If you specify a CPU request larger than that of your biggest node, then the pod will not be scheduled.
Unless your app is specifically designed to take advantage of multiple cores, It is usually a best practice to keep the CPU request at ‘1’ or below and run more replicas to scale it out. This gives the system more flexibility and reliability.
When a container is using more than the limits set for the pod then Kubernetes throttles the container. This means the CPU will be artificially restricted, giving your app potentially worse performance! However, it won’t be terminated or evicted. You can use a liveness health check to make sure performance has not been impacted.
Memory resources are defined in bytes.
Just like CPU, if you put in a memory request that is larger than the amount of memory on your nodes, the pod will never be scheduled.
Unlike CPU resources, memory cannot be compressed. Because there is no way to throttle memory usage if a container goes past its memory limit it will be terminated.
Namespaces are a way to divide cluster resources between multiple users (via resource quota). See them as virtual clusters
Its possible to forget to set resources requests and limit on the container level, setting them on the Namespace level is very crucial as it prevents containers from taking more than their share of the cluster resources. To prevent these scenarios, you can set up ResourceQuotas and LimitRanges at the Namespace level.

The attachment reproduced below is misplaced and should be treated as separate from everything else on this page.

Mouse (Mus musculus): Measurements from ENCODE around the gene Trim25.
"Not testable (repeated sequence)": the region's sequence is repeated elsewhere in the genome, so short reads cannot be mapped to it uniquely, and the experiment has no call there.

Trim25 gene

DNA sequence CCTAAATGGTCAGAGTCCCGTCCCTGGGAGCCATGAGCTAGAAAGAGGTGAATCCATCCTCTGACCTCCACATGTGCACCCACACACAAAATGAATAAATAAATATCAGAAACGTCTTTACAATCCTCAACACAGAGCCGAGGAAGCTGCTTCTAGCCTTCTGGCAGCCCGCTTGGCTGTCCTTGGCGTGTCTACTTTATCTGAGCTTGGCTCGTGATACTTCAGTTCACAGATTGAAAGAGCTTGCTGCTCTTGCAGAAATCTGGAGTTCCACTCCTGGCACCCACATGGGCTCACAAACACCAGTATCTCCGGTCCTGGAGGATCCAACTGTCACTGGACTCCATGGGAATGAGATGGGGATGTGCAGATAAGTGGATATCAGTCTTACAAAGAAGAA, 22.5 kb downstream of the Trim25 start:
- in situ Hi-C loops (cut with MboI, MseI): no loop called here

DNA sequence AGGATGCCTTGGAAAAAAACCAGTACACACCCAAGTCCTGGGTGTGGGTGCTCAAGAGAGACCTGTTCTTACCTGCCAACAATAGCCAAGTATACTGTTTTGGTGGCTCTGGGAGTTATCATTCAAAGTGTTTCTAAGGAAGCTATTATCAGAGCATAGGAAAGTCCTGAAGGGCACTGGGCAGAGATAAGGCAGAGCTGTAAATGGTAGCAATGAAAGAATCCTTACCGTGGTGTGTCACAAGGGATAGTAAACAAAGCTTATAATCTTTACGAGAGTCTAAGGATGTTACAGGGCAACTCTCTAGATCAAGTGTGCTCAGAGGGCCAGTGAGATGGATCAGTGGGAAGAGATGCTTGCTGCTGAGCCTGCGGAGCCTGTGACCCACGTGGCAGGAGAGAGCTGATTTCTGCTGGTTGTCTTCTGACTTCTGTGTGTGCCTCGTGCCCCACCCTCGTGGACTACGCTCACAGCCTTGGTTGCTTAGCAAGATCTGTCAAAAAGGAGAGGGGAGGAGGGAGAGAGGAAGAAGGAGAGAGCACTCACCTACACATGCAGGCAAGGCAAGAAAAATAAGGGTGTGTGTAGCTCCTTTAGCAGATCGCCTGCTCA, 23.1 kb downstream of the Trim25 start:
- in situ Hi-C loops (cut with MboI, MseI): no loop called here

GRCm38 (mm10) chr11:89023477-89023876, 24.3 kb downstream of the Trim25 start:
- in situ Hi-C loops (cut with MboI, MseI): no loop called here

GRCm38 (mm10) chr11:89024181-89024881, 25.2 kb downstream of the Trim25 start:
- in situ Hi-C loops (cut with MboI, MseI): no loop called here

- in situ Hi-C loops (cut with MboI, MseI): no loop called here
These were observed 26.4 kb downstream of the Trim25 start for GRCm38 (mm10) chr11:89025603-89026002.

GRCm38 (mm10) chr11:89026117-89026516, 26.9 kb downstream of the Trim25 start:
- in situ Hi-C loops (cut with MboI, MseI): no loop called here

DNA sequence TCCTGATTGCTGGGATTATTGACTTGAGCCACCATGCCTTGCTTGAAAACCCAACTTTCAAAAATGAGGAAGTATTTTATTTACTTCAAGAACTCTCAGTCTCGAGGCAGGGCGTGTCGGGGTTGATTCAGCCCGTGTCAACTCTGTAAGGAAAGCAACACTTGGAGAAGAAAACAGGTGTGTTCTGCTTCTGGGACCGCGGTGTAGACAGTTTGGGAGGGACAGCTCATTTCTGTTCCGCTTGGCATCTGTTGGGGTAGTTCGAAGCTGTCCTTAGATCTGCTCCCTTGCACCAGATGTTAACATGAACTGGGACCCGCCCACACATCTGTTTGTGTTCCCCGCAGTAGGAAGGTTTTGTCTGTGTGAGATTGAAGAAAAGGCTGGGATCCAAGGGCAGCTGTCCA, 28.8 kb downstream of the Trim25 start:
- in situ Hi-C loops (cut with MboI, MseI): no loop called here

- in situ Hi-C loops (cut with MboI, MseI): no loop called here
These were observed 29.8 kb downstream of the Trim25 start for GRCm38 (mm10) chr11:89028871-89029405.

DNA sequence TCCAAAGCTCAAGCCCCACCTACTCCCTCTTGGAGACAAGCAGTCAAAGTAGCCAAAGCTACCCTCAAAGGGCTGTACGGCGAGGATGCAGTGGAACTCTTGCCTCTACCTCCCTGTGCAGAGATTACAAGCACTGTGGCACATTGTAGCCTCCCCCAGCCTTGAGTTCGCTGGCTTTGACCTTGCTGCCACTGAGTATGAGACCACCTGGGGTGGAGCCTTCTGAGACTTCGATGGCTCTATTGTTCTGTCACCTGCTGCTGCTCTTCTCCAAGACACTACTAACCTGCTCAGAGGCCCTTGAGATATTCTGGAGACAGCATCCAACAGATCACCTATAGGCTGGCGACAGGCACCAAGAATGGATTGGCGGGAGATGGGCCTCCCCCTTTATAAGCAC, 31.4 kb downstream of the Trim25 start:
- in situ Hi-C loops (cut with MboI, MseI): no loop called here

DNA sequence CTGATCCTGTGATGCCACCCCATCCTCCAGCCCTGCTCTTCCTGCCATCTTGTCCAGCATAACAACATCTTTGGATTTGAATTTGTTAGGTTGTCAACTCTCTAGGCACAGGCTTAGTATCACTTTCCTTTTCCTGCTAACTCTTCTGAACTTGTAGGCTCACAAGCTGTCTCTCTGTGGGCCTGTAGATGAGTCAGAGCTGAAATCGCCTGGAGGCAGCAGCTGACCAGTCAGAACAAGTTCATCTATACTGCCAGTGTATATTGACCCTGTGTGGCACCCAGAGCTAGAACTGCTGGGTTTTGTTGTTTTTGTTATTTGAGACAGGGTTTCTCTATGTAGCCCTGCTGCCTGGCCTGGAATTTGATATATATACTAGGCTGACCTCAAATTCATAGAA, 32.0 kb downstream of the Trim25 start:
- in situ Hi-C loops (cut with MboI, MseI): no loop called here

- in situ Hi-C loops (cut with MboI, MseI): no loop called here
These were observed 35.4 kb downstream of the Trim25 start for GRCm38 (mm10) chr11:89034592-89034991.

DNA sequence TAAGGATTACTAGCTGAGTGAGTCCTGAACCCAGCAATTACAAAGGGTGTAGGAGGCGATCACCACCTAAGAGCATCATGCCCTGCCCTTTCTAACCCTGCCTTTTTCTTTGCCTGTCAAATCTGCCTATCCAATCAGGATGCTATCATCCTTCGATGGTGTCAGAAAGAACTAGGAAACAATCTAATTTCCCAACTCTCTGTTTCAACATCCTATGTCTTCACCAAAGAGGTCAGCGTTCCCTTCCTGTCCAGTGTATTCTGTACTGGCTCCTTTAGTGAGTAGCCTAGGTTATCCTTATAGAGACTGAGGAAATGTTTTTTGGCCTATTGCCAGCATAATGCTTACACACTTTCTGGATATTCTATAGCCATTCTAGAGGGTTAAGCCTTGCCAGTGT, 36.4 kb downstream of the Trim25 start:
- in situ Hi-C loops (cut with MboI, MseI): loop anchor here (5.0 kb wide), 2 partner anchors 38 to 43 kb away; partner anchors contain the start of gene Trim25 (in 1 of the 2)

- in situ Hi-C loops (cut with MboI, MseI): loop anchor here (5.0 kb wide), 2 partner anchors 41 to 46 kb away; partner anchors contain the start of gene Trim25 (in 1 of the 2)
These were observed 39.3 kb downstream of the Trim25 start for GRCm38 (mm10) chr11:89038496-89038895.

After creating a namespace, you can specify ResourceQuotas and LimitRanges to lock them down
To create a namespace, run
kubectl create namespace mem-example
A resource quota, defined by a ResourceQuota object, provides constraints that limit aggregate resource consumption per namespace. It can limit the quantity of objects that can be created in a namespace by type, as well as the total amount of compute resources that may be consumed by resources in that project.
apiVersion: v1 kind: ResourceQuota metadata: name: mem-cpu-demo spec: hard: requests.cpu: "1" requests.memory: 1Gi limits.cpu: "2" limits.memory: 2Gi
Looking at this example, you can see there are four sections. Configuring each of these sections is optional.
requests.cpu is the maximum combined CPU requests in millicores for all the containers in the Namespace
requests.memory is the maximum combined Memory requests for all the containers in the Namespace.
limits.cpu is the maximum combined CPU limits for all the containers in the Namespace. It’s just like requests.cpu but for the limit.
limits.memory is the maximum combined Memory limits for all containers in the Namespace. It’s just like requests.memory but for the limit.